The Virginia Institute of Marine Science recently wrapped up a string of fun and educational events held in conjunction with the month-long Virginia Science Festival.
The statewide festival—now in its second year—ran from September 26 to October 30th. The event features regional partners in Hampton Roads, Northern Virginia, the Eastern Shore, and other areas of the Commonwealth.
Developed to help foster and encourage public understanding of science and technology, the festival featured public offerings from Chesapeake Bay to the mountains of Southwest Virginia. Exhibitors provided hands-on activities, live performances, interactive demonstrations, and family-oriented science entertainment.
VIMS Outreach Director Susan Maples-Luellen, who serves as the organizer for the Hampton Roads region, says the event gives science lovers of all ages the opportunity to engage with real-life scientists. “The festival combines the worlds of science, technology, engineering, art, and math into engaging activities that emphasize the importance of these subjects to Virginia’s students and citizens.”
VIMS contributed to the festival by offering five separate events that catered to different age groups and interests. To kick-off the celebration, VIMS’ Eastern Shore Laboratory in Wachapreague opened its campus for Marine Life Day, giving visitors an opportunity to learn about marine science research; view live displays of oysters, scallops, and fish; use microscopes to explore marine critters; and much more.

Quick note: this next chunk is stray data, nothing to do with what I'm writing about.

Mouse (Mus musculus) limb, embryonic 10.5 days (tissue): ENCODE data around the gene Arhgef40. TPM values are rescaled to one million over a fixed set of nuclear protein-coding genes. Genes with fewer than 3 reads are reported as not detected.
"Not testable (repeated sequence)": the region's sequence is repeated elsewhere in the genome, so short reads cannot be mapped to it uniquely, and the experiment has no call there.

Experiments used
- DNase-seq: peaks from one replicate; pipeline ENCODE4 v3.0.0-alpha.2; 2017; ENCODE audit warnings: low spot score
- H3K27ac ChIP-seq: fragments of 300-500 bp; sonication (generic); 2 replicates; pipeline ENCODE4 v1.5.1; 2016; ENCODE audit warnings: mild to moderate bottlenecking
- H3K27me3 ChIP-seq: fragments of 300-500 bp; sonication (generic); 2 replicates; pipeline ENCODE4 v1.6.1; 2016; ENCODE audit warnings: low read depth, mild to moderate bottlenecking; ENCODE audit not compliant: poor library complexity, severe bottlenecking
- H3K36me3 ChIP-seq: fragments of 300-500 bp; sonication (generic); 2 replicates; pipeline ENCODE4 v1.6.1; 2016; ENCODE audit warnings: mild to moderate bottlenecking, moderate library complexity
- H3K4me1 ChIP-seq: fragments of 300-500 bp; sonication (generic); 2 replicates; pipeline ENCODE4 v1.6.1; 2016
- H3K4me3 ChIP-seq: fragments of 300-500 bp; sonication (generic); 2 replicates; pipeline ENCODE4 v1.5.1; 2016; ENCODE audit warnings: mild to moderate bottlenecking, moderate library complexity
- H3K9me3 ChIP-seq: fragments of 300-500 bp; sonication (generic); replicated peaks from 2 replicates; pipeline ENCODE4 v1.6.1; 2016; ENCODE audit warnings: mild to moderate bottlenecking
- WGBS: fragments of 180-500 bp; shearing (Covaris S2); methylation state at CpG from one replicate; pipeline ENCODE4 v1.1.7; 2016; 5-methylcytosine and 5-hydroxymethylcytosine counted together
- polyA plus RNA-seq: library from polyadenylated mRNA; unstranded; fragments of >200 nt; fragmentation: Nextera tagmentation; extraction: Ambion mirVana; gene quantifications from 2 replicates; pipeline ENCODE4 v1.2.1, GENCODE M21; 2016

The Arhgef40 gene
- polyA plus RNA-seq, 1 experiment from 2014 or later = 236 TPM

To cater to the adult science lovers, VIMS hosted a special installment of its A Scientist Walks Into A Bar program, where Professor Kim Reece discussed red tides and flashy bioluminescent organisms during a casual dinner at Mike’s Place in Newport News.
On October 16th, teenagers visited VIMS’ Gloucester Point campus with flashlights in tow to explore the shallows and find out what’s lurking beneath the waters of the York River during Teen Beach Night.
The following weekend, an adult-only beach night was hosted to give adults the opportunity to be kids again. Participants enjoyed collecting and observing Bay animals beneath the glow of the Coleman Bridge.
Bunny Ekdahl—a Gloucester local—attended beach night with her husband and says she had a fantastic time. “I am thankful to the wonderful VIMS staff who gave us knowledge, fun, and an overall great experience.”
VIMS’ final festival offering on October 24th was a program called Teeth, Tentacles, and Tails, in which participants used seine and dip nets to collect and observe Bay critters. Participants were split into two groups, with one group consisting of children from Virginia Beach involved in the From One Hand to AnOTHER (FOHTA) program.
FOHTA—a non-profit organization created by internationally known musical artist and producer Pharrell Williams—has the mission of changing the world one kid at a time by providing them with the tools and resources to meet their unique potential. A native of Virginia Beach, Williams created the organization in 2008 because he believed that every child could be a success if only they had the right tools.
Williams, who was unable to join the FOHTA kids on their VIMS adventure because he is busy filming The Voice, shared an album of photos from the event on his Facebook and Twitter profiles, saying “I wish I could’ve been there.”
“The festival gave our scientists and marine educators the chance to reach new people and spread their knowledge and passion for marine science,” says Maples-Luellen. “It’s also a unique opportunity for individuals who don’t necessarily know what we do at VIMS to learn about our research, education, and advisory service initiatives.”